Data science is a cornerstone of current business practices. A major obstacle to its adoption is that most data analysis techniques are beyond the reach of typical end-users. Spreadsheets are a prime example of this phenomenon: despite being central in all sorts of data processing pipelines, the functionality necessary for processing and analyzing spreadsheets is hidden behind the high wall of spreadsheet formulas, which most end-users can neither write nor understand [Chambers and Scaffidi, 2010]. As a result, spreadsheets are often manipulated and analyzed manually. This increases the chance of making mistakes and prevents scaling beyond small data sets. Lowering the barrier to entry for specifying and solving data science tasks would help ameliorating these issues. Making data science tools more accessible would lower the cost of designing data processing pipelines and taking datadriven decisions. At the same time, accessible data science tools can prevent non-experts from relying on fragile heuristics and improvised solutions. The question we ask is then: is it possible to enable nontechnical end-users to specify and solve data science tasks that match their needs?
We consider three modern roles for logic in artificial intelligence, which are based on the theory of tractable Boolean circuits: (1) logic as a basis for computation, (2) logic for learning from a combination of data and knowledge, and (3) logic for reasoning about the behavior of machine learning systems.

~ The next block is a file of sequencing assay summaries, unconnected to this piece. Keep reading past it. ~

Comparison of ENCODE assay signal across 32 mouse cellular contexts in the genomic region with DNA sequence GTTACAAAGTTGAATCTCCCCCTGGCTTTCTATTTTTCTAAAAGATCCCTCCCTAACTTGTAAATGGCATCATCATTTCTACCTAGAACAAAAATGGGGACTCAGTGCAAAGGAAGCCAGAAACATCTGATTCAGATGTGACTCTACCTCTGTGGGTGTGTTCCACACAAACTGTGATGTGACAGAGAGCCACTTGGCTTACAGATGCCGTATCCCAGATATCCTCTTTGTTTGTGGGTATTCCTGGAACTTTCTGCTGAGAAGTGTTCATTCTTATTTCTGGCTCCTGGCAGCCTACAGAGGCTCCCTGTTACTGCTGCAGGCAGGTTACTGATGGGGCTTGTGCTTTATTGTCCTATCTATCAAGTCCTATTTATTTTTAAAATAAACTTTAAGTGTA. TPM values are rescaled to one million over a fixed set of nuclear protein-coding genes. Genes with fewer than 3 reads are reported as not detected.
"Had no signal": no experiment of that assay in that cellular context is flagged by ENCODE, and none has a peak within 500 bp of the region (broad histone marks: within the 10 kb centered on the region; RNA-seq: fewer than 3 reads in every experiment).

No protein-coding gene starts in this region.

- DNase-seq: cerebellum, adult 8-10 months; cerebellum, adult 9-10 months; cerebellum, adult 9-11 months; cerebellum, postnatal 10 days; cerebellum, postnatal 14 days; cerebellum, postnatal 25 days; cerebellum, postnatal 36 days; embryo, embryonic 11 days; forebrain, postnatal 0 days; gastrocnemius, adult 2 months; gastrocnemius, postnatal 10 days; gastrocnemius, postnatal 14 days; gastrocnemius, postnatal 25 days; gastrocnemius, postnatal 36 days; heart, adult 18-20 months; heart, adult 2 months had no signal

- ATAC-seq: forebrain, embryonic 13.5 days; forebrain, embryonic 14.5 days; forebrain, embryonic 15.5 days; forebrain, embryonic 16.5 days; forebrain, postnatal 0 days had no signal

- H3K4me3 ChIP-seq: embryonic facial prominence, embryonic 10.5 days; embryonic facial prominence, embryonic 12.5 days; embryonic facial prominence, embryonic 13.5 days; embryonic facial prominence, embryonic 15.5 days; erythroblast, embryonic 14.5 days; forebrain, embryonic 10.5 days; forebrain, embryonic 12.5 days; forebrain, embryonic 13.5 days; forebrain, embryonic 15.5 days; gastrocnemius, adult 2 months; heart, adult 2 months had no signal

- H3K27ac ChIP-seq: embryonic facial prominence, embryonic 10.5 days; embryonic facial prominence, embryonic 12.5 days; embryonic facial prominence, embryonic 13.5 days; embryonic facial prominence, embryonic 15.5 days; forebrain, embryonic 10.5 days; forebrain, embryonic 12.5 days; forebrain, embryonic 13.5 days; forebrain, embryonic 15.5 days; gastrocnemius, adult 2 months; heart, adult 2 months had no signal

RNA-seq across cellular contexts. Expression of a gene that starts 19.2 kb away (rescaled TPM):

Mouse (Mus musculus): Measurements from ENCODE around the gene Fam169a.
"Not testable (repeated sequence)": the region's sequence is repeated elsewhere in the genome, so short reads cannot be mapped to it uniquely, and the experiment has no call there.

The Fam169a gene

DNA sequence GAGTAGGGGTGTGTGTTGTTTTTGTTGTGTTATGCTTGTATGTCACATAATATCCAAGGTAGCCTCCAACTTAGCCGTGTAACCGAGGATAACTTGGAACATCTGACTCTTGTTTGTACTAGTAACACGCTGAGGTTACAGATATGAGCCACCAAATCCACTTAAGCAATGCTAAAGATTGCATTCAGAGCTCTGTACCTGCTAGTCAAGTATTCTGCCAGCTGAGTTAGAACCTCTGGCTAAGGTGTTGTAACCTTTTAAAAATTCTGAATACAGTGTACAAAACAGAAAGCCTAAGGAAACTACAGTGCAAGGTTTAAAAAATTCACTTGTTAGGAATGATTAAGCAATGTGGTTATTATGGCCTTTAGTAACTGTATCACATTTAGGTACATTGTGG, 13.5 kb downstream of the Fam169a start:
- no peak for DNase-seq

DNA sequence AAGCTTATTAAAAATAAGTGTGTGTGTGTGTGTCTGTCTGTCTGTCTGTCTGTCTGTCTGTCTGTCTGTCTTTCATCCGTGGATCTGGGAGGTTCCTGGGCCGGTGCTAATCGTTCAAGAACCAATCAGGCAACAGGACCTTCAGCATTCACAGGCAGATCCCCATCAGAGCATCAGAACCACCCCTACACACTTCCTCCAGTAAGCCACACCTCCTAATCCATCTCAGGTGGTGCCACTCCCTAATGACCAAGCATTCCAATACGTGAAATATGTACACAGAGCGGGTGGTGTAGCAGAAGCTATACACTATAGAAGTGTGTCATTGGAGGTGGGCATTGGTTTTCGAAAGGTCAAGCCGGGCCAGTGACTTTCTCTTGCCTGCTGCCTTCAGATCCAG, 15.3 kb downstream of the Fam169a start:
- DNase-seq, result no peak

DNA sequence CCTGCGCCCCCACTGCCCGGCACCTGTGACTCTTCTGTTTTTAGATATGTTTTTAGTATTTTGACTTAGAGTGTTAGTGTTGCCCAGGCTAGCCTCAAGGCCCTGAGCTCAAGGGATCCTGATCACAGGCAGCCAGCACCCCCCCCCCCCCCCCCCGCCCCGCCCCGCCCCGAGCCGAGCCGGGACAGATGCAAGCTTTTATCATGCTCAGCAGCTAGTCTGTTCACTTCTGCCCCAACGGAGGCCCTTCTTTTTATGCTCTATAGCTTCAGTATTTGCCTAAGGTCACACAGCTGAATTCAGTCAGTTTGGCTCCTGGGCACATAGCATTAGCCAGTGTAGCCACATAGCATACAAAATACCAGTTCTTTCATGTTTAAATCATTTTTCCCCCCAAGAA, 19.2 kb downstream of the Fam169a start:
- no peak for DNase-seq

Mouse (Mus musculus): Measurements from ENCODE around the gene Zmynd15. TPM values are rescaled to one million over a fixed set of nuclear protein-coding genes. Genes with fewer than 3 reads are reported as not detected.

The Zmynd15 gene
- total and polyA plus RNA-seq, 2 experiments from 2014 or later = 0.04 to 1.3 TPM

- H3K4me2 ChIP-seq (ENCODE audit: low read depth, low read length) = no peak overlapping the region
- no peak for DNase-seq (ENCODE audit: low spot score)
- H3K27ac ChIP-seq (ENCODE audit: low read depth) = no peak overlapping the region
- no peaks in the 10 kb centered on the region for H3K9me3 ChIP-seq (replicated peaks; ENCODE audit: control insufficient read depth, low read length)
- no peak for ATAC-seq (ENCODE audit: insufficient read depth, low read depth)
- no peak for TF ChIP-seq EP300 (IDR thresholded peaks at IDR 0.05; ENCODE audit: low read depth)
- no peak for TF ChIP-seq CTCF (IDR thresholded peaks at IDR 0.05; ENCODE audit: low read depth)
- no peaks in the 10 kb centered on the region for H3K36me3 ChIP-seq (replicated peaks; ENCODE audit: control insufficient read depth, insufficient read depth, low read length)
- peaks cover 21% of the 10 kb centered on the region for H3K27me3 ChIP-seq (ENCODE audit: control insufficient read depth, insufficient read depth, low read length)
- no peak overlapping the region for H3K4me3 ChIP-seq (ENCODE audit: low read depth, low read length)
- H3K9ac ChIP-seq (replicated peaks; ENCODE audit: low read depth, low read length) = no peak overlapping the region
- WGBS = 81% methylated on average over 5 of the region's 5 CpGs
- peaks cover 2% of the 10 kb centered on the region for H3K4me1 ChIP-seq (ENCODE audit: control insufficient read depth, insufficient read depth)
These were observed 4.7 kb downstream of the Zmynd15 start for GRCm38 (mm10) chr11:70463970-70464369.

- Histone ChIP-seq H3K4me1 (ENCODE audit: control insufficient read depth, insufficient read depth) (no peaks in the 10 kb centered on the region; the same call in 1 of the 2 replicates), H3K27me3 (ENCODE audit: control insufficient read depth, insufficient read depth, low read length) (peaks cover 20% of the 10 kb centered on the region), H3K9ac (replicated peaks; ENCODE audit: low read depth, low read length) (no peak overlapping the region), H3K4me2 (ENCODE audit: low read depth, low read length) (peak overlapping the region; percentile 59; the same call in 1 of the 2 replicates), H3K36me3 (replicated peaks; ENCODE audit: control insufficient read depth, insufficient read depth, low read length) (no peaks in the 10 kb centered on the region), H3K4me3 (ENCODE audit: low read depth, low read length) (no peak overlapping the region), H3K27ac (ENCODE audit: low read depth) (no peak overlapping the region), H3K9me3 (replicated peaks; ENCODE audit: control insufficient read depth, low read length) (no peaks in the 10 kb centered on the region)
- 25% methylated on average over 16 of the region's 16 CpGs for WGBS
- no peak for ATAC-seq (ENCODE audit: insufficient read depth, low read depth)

Intuitively, locally finiteness means that the refinement operator is computable, completeness means we can generate, by refinement of a, any element of G related to a given element g 1 by the order relation, and properness means that a refinement operator does not generate elements which are equivalent to the element being refined. When a refinement operator is locally finite, complete and proper, we say that it is ideal. Notice that all the subsumption relations presented above satisfy the reflexive 2 and transitive 3 properties. Therefore, the pair (G,), where G is the set of all DLGs given a set of labels L, and is any of the subsumption relations defined above is a quasi-ordered set. Thus, this opens the door to defining refinement operators for DLGs. Intuitively, a downward refinement operator for DLGs will generate refinements of a given DLG by either adding vertices, edges, or by making some of the labels more specific, thus making the graph more specific. In the following subsections, we will introduce a collection of refinement operators for connected DLGs, and discuss their theoretical properties. A summary of these operators is shown in Table 1, where we show that under the object-identity constraint, all the refinement operators presented in this document are ideal. If we do not impose object-identity, then the operators are locally complete and complete, but not proper.